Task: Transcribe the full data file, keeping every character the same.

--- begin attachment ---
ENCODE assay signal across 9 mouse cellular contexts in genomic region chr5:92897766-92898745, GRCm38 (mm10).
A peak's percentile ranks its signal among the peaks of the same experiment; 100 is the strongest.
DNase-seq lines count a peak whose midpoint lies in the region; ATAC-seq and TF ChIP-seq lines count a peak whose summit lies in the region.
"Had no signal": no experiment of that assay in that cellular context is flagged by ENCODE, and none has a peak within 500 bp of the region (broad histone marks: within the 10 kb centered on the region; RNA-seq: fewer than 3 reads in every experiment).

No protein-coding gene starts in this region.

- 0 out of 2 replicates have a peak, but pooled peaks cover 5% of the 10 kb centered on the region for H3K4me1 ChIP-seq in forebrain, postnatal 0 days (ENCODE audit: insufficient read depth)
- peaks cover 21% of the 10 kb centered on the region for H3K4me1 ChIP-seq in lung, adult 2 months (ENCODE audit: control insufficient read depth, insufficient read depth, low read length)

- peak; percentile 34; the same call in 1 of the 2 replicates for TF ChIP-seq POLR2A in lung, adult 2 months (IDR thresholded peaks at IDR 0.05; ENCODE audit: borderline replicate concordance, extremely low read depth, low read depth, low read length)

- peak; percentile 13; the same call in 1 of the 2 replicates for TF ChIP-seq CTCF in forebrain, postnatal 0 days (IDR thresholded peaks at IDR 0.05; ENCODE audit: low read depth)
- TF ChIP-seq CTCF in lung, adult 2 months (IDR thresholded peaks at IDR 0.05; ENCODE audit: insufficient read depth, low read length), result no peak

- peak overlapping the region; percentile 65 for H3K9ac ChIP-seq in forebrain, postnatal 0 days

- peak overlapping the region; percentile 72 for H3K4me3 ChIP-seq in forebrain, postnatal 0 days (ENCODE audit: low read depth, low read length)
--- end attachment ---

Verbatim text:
ENCODE assay signal across 9 mouse cellular contexts in genomic region chr5:92897766-92898745, GRCm38 (mm10).
A peak's percentile ranks its signal among the peaks of the same experiment; 100 is the strongest.
DNase-seq lines count a peak whose midpoint lies in the region; ATAC-seq and TF ChIP-seq lines count a peak whose summit lies in the region.
"Had no signal": no experiment of that assay in that cellular context is flagged by ENCODE, and none has a peak within 500 bp of the region (broad histone marks: within the 10 kb centered on the region; RNA-seq: fewer than 3 reads in every experiment).

No protein-coding gene starts in this region.

- 0 out of 2 replicates have a peak, but pooled peaks cover 5% of the 10 kb centered on the region for H3K4me1 ChIP-seq in forebrain, postnatal 0 days (ENCODE audit: insufficient read depth)
- peaks cover 21% of the 10 kb centered on the region for H3K4me1 ChIP-seq in lung, adult 2 months (ENCODE audit: control insufficient read depth, insufficient read depth, low read length)

- peak; percentile 34; the same call in 1 of the 2 replicates for TF ChIP-seq POLR2A in lung, adult 2 months (IDR thresholded peaks at IDR 0.05; ENCODE audit: borderline replicate concordance, extremely low read depth, low read depth, low read length)

- peak; percentile 13; the same call in 1 of the 2 replicates for TF ChIP-seq CTCF in forebrain, postnatal 0 days (IDR thresholded peaks at IDR 0.05; ENCODE audit: low read depth)
- TF ChIP-seq CTCF in lung, adult 2 months (IDR thresholded peaks at IDR 0.05; ENCODE audit: insufficient read depth, low read length), result no peak

- peak overlapping the region; percentile 65 for H3K9ac ChIP-seq in forebrain, postnatal 0 days

- peak overlapping the region; percentile 72 for H3K4me3 ChIP-seq in forebrain, postnatal 0 days (ENCODE audit: low read depth, low read length)